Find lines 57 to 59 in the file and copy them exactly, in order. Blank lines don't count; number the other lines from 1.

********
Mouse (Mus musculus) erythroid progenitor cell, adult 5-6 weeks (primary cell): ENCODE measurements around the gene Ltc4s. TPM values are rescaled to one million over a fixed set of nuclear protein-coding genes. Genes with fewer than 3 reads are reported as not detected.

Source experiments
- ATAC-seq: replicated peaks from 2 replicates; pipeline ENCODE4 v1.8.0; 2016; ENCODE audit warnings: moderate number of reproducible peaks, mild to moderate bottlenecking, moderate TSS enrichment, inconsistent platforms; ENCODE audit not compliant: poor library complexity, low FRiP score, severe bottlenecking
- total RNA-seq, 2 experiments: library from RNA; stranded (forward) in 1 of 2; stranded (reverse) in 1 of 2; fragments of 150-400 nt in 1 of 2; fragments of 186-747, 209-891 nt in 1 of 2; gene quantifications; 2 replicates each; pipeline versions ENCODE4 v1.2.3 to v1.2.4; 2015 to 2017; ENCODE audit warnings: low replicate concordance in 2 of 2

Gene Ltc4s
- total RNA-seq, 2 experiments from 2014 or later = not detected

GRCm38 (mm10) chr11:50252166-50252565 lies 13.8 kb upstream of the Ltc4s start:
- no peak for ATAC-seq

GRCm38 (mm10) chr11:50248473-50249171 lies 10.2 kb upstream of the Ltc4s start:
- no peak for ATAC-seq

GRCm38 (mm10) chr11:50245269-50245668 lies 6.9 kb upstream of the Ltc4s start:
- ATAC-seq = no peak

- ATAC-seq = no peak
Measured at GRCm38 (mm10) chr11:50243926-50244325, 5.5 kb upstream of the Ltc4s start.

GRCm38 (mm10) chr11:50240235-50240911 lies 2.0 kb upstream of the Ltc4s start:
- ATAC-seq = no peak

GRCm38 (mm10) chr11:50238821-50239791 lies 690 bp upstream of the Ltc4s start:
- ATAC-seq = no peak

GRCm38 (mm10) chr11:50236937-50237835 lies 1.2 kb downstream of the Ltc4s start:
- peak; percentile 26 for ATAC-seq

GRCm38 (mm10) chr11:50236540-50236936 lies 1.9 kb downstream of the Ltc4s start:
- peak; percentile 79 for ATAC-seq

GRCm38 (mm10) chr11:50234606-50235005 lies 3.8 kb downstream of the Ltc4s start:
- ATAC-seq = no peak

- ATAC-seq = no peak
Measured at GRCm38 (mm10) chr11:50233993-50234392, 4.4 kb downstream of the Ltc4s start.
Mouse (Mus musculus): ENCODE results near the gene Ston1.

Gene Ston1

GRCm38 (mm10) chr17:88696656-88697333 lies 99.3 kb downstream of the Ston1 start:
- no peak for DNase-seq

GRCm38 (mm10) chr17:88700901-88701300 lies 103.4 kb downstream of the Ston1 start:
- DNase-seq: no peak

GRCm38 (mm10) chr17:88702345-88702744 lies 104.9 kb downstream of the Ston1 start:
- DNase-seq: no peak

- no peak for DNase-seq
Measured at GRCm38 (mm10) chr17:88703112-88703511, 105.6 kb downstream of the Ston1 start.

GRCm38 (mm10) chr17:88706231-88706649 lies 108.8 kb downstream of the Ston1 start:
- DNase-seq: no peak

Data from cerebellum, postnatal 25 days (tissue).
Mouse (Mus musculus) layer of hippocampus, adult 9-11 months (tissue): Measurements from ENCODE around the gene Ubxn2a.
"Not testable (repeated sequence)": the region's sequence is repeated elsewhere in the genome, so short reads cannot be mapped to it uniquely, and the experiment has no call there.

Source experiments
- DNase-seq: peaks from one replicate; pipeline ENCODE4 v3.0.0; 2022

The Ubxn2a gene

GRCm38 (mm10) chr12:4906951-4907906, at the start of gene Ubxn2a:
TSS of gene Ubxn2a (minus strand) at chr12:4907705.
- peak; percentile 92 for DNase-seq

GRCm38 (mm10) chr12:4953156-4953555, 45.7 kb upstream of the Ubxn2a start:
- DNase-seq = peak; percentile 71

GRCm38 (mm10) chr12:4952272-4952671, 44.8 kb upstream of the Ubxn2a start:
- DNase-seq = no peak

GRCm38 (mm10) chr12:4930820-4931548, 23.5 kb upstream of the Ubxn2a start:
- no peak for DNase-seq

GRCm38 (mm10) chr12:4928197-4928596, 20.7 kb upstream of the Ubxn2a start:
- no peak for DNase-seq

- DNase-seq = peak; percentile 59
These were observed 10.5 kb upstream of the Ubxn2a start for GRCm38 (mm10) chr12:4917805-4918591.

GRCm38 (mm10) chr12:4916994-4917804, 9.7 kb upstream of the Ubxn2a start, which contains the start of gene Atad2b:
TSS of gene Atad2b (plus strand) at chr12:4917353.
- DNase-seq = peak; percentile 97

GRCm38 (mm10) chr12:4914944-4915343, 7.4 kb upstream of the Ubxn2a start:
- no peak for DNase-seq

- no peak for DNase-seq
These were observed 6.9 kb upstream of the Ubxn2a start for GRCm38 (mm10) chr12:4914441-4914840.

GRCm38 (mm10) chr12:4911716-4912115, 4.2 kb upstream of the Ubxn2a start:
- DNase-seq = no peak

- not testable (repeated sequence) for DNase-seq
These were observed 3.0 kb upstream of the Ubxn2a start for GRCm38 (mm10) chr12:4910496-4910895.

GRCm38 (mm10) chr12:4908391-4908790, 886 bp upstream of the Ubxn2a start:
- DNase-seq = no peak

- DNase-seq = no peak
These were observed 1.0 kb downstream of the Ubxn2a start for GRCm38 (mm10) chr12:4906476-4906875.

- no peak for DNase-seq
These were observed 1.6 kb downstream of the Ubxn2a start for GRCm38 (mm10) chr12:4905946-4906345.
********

These were observed 10.5 kb upstream of the Ubxn2a start for GRCm38 (mm10) chr12:4917805-4918591.

GRCm38 (mm10) chr12:4916994-4917804, 9.7 kb upstream of the Ubxn2a start, which contains the start of gene Atad2b:
TSS of gene Atad2b (plus strand) at chr12:4917353.